- San Francisco's Board of Supervisors unanimously approved a resolution on Tuesday that would permanently cap delivery fees charged to restaurants at 15%.
- While the resolution only includes a cap on delivery fees, amendments under consideration include allowing restaurants and delivery companies to work out marketing fees in a separate contract and a 3% cap on credit card processing fees. Once these amendments are worked out, the bill is expected to be sent to Mayor London Breed for approval.
- The original fee cap, which was passed place as an emergency order by Breed last year, is expected to expire Aug. 15, which is 60 days after restaurants were allowed to fully reopen in the city. Cities across the country, including New York City, Los Angeles, Chicago, Seattle, Washington, D.C., Las Vegas and Portland, Oregon, also passed similar temporary caps during the pandemic.
While restaurants have hailed these caps during the pandemic, delivery companies and drivers have been widely against them. DoorDash and Uber Eats added additional customer fees in various municipalities that capped fees. DoorDash said in a blog post in March it took that route to cover the costs associated with delivery. The company also claimed these limits decrease order volumes, which in turn, means its couriers earn less money.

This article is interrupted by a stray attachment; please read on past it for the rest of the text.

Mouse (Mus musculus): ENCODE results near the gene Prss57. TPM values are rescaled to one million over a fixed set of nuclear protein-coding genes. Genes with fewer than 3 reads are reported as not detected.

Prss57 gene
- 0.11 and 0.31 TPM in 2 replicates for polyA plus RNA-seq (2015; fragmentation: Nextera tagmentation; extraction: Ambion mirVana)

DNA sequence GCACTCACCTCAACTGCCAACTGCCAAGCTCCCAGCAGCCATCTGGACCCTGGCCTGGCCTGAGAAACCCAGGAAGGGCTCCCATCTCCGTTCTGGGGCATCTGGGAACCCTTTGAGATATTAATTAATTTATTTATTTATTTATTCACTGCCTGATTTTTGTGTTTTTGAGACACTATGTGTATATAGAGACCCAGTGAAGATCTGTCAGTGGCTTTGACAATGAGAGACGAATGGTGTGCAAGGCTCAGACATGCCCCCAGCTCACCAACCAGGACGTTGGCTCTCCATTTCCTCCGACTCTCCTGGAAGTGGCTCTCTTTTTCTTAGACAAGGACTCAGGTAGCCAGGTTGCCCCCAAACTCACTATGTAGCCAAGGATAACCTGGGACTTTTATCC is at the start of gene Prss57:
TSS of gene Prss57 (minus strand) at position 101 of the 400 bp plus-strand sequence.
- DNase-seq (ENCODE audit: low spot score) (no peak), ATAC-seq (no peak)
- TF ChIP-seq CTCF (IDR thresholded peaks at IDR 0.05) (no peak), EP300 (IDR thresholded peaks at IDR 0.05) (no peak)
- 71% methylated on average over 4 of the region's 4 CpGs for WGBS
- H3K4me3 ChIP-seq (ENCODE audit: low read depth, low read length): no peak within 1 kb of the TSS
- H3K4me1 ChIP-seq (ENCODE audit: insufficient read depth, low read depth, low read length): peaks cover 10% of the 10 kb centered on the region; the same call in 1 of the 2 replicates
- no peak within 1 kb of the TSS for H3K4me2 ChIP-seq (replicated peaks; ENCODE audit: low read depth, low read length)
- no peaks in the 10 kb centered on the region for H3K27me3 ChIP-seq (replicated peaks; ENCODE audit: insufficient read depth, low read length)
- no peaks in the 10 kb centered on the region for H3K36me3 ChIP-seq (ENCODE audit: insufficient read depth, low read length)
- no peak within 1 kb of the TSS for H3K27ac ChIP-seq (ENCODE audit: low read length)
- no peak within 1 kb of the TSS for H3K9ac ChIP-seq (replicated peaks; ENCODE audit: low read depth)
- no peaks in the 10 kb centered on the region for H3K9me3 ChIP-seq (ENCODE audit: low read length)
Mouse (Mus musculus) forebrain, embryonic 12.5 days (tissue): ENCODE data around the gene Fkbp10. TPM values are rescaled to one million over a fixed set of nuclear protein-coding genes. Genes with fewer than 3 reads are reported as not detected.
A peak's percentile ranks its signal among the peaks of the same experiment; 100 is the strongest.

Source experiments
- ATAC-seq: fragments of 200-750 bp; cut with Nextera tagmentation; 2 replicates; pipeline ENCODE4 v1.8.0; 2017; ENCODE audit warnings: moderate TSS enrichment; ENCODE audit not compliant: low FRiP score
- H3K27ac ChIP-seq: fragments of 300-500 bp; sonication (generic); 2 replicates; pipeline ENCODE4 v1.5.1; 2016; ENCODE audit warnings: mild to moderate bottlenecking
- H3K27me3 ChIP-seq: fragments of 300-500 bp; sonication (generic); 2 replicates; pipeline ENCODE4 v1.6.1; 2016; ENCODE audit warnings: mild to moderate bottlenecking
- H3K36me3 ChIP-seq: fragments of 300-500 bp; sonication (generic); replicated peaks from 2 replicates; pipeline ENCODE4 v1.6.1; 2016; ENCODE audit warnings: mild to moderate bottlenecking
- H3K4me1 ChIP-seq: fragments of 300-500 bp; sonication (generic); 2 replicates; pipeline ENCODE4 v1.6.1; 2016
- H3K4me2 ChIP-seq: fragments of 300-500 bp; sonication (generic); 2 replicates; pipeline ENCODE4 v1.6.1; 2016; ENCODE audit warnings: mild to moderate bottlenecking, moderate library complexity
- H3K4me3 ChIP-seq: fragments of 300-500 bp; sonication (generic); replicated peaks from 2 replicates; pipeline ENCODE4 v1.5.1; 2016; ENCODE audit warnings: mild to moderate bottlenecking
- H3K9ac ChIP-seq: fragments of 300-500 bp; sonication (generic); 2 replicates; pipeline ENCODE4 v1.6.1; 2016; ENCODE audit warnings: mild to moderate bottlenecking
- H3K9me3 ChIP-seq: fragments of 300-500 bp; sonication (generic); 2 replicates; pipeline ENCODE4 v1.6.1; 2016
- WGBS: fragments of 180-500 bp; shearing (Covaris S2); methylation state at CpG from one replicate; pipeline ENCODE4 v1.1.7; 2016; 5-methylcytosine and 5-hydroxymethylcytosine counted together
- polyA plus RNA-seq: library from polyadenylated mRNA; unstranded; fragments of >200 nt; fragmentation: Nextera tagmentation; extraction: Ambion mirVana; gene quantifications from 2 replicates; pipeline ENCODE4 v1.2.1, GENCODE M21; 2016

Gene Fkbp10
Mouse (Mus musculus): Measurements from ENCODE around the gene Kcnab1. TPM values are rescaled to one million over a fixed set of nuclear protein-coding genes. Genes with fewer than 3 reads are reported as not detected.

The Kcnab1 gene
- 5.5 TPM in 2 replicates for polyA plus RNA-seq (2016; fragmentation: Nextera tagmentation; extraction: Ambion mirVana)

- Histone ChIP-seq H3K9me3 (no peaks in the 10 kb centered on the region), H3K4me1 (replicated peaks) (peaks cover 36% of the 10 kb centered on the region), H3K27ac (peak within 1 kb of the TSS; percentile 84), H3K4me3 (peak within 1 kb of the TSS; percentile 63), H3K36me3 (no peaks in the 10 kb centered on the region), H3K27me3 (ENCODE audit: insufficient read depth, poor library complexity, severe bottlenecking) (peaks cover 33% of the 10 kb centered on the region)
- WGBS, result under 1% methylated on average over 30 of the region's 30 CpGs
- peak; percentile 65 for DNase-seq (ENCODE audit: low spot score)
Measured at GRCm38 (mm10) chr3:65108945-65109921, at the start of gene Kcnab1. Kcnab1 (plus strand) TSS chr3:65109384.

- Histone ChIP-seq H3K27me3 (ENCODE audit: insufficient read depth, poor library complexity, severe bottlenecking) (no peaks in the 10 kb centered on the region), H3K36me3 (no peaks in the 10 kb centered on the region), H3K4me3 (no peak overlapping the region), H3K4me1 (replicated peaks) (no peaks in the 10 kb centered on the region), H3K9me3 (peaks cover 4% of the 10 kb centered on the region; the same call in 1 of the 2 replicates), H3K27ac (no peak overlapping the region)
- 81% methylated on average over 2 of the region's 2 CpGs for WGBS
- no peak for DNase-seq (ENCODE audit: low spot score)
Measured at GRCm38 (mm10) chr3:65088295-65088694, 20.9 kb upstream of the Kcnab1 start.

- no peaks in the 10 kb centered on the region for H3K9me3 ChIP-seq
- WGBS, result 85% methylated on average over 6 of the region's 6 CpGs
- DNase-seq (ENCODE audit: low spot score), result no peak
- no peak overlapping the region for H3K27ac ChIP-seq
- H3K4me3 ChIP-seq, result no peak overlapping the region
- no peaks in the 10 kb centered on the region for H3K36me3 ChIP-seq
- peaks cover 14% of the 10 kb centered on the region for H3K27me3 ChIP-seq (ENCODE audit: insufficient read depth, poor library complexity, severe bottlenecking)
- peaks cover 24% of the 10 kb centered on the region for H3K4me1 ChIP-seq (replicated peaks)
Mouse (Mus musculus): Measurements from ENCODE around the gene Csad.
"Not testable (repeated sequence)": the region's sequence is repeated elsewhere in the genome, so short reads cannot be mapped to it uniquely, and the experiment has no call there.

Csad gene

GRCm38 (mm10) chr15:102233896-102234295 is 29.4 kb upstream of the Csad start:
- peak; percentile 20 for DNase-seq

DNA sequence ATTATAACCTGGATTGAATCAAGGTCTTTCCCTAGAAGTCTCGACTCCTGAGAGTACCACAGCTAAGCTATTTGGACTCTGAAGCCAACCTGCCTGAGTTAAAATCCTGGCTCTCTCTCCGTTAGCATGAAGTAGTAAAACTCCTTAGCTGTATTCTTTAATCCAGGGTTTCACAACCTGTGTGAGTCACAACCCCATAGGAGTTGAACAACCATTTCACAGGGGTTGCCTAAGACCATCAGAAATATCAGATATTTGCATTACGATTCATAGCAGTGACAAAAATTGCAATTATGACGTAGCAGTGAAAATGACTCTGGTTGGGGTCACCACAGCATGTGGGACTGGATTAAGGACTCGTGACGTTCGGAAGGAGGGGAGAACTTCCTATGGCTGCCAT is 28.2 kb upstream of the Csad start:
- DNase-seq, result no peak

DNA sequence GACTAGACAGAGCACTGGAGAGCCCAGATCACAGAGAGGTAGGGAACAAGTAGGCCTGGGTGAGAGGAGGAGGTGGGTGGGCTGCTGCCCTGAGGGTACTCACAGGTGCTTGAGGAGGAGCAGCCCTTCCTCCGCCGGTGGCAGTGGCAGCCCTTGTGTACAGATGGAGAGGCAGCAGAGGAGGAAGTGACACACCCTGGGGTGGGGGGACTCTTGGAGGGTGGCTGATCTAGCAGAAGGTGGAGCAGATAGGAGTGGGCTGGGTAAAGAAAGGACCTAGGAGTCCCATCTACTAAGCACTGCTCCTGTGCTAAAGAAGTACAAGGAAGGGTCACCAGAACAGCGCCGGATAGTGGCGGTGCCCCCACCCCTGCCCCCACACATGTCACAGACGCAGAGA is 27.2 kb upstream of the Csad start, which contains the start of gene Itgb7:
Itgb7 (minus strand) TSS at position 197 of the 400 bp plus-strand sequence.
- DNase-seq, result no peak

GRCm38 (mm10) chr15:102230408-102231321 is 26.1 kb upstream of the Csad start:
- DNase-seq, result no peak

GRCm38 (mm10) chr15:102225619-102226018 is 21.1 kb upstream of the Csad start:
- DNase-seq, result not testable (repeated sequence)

"Experience with fee caps proves that they are bad for drivers, bad for restaurants and bad for consumers," Geoff Vetter, spokesperson for the Protect App-Based Drivers & Services Coalition, said in an email to Restaurant Dive. This coalition is formerly the Yes on Prop 22 Coalition, which advocated to keep drivers classified as independent contractors in California through Proposition 22, which passed last year.
"In cities with temporary fee caps, customers experienced price increases between $1.50 to $3 per order which led to significantly reduced customer demand hurting the very restaurants they were intended to help," Vetter said. "Our broad coalition of thousands of drivers, app-based platforms, community, and social justice advocates will continue working with the Mayor and Board of Supervisors to educate them about the harm of a permanent fee cap."
Restaurants, on the other hand, have praised these caps. Golden Gate Restaurant Association told the San Francisco Chronicle that the fee cap will help restaurants to maintain financial sustainability during their recovery. Restaurants have long complained about commissions that range from 15% to 30% per order, which cut into revenues.
Many providers did cut commissions for select independent restaurants and offered commission-free products last year. DoorDash earlier this year created a tiered commission structure to provide more flexibility and allow restaurants to choose the level of marketing support they want.